The second document is a 15-page internal memo which surfaced on the internet last week after someone leaked it. Written by an employee of the OPCW named Ian Henderson, it contradicts the FFM's findings. In particular, it disputes that the cylinders were dropped from the air and says it's more likely they were “manually placed” in the spot where they were found.

If true, that would support long-standing claims by Russia and the Syrian government that there was no chemical attack in Douma and that rebels planted the cylinders in order to falsely accuse the regime.
No sooner than this “leaked” engineering sub-team report hit the Internet, than it was joined by the usual chorus of voices--Assad supporters, Putin puppets, white-Leftists, conspiracy theorists and fascists. The same lame theme, that somehow this leaked “minority report” exonerated Assad, showed up like a rasp all over the Internet.

Again, one of the most prominent of these voices is the ex-journalist Robert Fisk. In an article in the Independent, and republished by Counterpunch and elsewhere, titled "The evidence we were never meant to see about the Douma ‘gas’ attack," he uses Henderson's dissenting memo, much as he had used Del Ponte's out-of-court statement six years earlier, to argue that Assad didn't do it. Given that history, he should have used the sentence that ended his article as its opening line. That would make the new beginning:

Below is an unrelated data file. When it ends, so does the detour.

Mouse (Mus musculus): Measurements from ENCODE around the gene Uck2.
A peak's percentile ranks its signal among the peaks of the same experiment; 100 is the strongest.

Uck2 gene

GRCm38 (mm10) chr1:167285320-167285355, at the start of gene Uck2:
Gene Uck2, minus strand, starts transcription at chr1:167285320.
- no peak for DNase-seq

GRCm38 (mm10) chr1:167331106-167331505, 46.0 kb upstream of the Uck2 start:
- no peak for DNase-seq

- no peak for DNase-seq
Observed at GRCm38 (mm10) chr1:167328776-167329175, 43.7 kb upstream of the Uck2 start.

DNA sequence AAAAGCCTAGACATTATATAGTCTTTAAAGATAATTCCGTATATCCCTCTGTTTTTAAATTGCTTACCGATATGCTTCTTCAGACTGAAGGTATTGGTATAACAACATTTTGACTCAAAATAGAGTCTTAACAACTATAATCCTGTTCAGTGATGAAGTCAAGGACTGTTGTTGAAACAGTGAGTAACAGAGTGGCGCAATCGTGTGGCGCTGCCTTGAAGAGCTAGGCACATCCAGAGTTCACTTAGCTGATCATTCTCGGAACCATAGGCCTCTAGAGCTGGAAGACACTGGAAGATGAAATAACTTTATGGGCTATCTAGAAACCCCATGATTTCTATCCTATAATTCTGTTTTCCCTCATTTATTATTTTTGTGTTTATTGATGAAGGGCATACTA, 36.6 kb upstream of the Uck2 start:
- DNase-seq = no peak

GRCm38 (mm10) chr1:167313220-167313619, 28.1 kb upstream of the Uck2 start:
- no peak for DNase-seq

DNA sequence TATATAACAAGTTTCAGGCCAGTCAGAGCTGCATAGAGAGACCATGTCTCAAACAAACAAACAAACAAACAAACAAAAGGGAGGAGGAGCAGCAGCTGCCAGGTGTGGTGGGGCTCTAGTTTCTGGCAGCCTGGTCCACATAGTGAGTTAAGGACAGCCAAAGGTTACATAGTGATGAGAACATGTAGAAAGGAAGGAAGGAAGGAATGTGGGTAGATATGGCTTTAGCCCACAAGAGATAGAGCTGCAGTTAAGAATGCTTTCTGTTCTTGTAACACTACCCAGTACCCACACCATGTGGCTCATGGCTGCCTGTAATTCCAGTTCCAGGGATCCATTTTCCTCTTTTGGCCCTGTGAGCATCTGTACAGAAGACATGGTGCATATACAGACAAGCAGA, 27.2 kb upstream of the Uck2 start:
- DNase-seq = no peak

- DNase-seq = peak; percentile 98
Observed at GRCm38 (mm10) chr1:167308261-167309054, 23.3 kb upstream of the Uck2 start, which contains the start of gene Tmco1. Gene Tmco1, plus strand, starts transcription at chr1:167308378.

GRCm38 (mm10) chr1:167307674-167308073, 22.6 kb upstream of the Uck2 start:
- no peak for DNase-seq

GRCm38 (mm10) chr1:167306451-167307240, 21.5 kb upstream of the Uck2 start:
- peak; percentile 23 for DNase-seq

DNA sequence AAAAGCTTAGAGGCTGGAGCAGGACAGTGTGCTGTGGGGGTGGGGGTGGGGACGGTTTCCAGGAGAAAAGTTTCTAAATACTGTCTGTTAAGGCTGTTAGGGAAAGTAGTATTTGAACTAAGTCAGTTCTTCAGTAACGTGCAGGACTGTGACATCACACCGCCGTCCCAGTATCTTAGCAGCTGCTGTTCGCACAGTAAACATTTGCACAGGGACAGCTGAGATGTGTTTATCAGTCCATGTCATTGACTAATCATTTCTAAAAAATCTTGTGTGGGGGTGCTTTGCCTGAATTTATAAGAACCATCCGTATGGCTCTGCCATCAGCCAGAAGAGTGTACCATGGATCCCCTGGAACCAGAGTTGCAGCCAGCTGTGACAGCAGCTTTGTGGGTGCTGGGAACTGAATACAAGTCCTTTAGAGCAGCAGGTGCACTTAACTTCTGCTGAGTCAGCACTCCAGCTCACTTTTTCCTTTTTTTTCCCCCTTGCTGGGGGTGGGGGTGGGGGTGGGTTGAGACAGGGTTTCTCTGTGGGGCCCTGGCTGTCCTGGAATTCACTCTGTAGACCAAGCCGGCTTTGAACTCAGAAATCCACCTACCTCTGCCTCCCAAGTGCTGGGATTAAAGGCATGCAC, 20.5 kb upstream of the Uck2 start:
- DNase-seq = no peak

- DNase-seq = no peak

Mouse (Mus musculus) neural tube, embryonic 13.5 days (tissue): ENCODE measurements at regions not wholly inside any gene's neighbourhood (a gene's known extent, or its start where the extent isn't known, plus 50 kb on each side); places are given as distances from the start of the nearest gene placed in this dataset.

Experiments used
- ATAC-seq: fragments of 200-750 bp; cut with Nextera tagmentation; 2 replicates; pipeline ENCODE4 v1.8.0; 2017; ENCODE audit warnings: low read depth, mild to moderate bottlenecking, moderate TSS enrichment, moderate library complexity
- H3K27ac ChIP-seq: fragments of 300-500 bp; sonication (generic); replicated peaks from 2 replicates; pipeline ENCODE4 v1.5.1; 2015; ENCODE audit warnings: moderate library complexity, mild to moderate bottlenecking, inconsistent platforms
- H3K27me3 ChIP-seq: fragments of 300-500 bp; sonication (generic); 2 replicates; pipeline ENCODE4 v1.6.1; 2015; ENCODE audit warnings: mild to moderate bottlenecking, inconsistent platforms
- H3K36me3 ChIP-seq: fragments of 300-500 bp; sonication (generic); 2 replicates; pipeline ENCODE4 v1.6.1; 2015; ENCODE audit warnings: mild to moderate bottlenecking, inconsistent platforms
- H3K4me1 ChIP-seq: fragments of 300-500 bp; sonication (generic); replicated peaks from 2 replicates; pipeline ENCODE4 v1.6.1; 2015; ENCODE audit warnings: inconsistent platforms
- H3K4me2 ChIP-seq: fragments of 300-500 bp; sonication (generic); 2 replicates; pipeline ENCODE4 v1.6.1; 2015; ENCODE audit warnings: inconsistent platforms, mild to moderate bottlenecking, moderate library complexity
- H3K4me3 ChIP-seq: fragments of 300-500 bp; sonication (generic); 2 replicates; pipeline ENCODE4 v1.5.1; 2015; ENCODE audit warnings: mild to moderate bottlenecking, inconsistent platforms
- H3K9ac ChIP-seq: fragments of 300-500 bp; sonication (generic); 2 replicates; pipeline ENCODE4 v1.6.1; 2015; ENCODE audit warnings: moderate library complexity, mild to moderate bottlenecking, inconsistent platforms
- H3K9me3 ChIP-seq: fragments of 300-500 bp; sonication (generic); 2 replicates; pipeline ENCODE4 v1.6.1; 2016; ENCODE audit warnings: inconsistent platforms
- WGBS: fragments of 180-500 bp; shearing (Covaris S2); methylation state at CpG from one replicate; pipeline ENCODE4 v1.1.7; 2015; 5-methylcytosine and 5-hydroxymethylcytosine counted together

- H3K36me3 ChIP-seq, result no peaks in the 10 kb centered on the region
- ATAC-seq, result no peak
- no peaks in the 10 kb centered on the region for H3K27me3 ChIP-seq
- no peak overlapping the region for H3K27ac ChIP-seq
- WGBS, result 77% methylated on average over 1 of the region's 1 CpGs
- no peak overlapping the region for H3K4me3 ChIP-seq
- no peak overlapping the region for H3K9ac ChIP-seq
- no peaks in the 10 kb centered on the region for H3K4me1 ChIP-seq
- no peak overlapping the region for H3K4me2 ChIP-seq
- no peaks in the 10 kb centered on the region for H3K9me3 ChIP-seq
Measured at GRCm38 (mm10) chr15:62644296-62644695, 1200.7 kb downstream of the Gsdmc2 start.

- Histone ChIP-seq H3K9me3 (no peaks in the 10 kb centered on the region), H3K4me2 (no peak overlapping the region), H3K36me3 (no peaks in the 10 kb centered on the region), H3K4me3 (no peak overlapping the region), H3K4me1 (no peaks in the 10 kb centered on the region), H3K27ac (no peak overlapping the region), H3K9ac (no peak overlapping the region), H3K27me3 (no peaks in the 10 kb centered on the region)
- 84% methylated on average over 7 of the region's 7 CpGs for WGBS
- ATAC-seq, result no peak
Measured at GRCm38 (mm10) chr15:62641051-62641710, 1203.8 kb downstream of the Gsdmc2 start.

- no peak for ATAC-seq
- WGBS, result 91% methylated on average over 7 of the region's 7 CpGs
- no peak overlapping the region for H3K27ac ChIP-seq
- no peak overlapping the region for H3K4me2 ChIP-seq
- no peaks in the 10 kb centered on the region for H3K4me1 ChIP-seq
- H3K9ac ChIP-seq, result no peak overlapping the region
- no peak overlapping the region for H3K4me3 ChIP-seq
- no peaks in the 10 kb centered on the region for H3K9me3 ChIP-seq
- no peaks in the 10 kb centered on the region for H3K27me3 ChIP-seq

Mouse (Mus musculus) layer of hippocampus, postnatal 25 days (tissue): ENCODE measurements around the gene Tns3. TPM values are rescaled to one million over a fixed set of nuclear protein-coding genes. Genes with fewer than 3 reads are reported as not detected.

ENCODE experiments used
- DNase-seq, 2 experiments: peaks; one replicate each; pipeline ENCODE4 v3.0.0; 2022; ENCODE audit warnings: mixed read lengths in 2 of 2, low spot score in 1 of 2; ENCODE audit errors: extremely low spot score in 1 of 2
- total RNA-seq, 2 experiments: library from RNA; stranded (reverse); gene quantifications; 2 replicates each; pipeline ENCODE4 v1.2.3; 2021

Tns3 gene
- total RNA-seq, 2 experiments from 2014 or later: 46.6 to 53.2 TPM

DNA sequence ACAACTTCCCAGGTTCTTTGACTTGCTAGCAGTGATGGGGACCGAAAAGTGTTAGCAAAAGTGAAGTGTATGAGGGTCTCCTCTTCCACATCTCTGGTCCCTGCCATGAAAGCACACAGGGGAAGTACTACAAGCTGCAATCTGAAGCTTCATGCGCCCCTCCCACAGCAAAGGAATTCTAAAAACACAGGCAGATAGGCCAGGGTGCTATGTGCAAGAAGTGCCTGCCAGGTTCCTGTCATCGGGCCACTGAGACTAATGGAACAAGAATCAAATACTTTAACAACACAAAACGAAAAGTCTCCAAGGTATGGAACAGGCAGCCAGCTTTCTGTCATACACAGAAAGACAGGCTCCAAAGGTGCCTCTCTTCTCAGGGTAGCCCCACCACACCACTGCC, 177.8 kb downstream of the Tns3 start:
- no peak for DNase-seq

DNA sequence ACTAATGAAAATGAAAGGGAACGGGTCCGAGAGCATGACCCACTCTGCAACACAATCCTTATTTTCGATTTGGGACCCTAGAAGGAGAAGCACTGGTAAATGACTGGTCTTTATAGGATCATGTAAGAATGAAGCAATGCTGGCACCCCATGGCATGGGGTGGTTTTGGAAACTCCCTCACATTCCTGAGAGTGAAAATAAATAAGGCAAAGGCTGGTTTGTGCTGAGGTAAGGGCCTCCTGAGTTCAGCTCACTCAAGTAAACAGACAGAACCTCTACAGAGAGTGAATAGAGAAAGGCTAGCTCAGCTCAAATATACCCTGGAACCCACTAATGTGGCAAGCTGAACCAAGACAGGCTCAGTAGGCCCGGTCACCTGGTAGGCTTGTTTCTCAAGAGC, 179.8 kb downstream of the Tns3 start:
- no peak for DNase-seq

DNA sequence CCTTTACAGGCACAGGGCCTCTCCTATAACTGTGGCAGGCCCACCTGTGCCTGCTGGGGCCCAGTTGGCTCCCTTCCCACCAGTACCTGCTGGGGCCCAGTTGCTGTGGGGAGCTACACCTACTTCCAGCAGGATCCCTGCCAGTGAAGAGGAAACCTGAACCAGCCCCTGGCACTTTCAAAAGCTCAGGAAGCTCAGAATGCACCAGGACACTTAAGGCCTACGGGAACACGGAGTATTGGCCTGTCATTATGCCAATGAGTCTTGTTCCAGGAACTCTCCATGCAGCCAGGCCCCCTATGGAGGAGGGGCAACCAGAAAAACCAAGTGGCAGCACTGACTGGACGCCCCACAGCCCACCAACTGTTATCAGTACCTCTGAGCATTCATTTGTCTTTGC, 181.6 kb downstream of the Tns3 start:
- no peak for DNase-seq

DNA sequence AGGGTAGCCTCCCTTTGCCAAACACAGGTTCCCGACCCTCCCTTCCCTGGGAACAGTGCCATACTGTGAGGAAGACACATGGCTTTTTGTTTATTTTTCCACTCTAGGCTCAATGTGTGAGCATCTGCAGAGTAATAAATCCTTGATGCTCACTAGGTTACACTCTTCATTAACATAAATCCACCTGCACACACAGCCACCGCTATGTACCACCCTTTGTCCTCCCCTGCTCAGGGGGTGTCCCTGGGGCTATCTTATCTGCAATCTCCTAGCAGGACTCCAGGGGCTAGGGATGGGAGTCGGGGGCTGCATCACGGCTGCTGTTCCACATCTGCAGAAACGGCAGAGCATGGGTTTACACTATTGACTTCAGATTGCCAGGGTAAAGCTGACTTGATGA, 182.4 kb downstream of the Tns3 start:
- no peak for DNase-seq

So here we go again.
Fisk used those words to end his piece, but in critiquing it, I must begin with his title because the title is already misleading. Henderson's “leaked” engineering sub-team report doesn't contain any new evidence. In his report, even Henderson says the studies “were conducted using sources of information available to the FFM team.” He doesn't bring any new evidence to the party, just a different analysis and a different opinion about what that evidence means. He doesn't even present us with the underlining data and engineering studies upon which he bases his conclusions. Henderson's opinion is not “evidence.” If Fisk had titled his piece "The opinion we were never meant to hear about the Douma ‘gas’ attack," it would have been accurate at least in so far as OPCW refused to promote it or put the organization's name on it because the FFM disagreed with it. As to the charge that that amounts to suppression, that is Trump logic.

Fisk's main complaint is that the OPCW didn't give this rejected alternate hypothesis any play in its final report. In Trump logic, that means:
[T]he OPCW deliberately concealed from both the public and the press the existence of a dissenting 15-page assessment.
The dissenting 15-page assessment is dated 27 February 2019, two months after the FFM (Fact-Finding Team) experts had submitted their findings, and only two days before the OPCW issued its final report on 1 March 2019, so maybe it wasn't so “deliberate.” Maybe there just wasn't enough time, and maybe the FFM had already rejected the opinions of Henderson, who according to the OPCW, wasn't a member of the FFM.